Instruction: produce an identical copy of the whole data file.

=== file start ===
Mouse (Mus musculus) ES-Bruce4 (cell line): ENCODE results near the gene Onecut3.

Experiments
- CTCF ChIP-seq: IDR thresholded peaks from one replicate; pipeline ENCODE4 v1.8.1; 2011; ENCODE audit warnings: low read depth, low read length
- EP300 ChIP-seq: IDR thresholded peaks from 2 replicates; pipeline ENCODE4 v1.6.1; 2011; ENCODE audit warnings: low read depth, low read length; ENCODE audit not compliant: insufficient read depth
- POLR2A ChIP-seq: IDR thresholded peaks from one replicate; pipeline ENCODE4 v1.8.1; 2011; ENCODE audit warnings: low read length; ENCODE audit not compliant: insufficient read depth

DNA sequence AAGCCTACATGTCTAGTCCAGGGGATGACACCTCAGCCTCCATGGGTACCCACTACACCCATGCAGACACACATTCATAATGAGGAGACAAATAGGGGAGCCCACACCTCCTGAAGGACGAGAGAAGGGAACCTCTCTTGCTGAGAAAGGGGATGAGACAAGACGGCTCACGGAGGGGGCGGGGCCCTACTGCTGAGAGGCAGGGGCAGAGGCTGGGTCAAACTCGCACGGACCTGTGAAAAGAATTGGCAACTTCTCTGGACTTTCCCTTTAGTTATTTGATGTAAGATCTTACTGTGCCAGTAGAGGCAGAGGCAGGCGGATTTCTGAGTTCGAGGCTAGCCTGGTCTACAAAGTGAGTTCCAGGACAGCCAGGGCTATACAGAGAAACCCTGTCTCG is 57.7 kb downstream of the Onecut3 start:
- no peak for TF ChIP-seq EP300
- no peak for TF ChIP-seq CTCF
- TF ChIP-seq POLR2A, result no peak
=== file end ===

Mouse (Mus musculus) ES-Bruce4 (cell line): ENCODE results near the gene Onecut3.

Experiments
- CTCF ChIP-seq: IDR thresholded peaks from one replicate; pipeline ENCODE4 v1.8.1; 2011; ENCODE audit warnings: low read depth, low read length
- EP300 ChIP-seq: IDR thresholded peaks from 2 replicates; pipeline ENCODE4 v1.6.1; 2011; ENCODE audit warnings: low read depth, low read length; ENCODE audit not compliant: insufficient read depth
- POLR2A ChIP-seq: IDR thresholded peaks from one replicate; pipeline ENCODE4 v1.8.1; 2011; ENCODE audit warnings: low read length; ENCODE audit not compliant: insufficient read depth

DNA sequence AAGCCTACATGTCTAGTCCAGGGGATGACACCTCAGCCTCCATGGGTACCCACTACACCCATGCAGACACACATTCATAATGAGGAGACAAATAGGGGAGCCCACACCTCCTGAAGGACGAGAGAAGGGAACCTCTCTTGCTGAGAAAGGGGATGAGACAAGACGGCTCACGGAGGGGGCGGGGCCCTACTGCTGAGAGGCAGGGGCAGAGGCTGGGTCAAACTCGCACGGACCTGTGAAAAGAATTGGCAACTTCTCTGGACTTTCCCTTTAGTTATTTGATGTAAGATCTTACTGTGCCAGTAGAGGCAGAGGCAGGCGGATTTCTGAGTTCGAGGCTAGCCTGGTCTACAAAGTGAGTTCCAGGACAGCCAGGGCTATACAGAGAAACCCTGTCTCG is 57.7 kb downstream of the Onecut3 start:
- no peak for TF ChIP-seq EP300
- no peak for TF ChIP-seq CTCF
- TF ChIP-seq POLR2A, result no peak